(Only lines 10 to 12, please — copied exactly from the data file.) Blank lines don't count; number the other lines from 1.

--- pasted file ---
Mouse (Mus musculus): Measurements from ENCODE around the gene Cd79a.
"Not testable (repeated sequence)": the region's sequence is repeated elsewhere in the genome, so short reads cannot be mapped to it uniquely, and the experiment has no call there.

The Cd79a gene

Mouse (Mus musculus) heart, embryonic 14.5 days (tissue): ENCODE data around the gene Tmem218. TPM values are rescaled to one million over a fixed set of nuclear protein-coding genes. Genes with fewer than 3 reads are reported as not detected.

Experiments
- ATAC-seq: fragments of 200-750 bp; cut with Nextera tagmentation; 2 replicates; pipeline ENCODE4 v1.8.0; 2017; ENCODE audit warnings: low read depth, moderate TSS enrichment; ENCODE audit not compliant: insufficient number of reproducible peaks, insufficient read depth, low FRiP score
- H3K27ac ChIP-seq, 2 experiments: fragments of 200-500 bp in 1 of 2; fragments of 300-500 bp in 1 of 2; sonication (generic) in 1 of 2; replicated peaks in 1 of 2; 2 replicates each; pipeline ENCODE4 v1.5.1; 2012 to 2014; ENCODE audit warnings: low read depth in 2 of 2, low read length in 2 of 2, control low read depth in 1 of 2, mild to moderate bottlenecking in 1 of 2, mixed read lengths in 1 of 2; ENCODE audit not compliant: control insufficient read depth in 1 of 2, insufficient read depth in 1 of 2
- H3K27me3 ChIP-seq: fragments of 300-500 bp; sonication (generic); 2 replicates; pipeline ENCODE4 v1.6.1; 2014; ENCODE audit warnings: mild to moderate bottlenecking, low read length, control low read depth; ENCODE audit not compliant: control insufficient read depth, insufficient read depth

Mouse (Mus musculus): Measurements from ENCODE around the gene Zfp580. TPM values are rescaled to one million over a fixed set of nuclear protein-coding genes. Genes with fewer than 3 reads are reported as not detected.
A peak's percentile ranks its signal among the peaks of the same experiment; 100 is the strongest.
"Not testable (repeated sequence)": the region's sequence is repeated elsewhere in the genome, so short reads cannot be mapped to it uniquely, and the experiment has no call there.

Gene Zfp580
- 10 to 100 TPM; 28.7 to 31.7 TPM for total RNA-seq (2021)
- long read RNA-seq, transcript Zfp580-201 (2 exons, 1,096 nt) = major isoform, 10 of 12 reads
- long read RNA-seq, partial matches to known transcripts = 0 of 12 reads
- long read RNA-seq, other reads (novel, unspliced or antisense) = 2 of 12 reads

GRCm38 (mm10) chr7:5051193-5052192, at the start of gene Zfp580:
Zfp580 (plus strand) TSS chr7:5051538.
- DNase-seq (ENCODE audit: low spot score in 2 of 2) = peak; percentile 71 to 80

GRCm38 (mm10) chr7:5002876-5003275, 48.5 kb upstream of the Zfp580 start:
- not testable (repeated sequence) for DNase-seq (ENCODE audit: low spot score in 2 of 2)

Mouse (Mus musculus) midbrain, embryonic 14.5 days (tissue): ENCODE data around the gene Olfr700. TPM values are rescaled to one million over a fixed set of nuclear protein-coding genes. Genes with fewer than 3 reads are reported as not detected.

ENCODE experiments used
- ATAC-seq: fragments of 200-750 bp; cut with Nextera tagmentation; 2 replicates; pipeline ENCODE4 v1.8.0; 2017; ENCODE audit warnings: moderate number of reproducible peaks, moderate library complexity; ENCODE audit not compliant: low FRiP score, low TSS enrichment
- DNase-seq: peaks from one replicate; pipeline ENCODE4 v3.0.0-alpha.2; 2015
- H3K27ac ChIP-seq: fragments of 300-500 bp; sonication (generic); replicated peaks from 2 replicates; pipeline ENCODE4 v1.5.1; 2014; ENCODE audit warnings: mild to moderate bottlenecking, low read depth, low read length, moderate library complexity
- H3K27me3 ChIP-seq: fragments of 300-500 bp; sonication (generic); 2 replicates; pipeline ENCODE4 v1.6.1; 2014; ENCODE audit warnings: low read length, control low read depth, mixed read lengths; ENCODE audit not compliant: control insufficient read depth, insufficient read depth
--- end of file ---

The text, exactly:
A peak's percentile ranks its signal among the peaks of the same experiment; 100 is the strongest.
"Not testable (repeated sequence)": the region's sequence is repeated elsewhere in the genome, so short reads cannot be mapped to it uniquely, and the experiment has no call there.

Gene Zfp580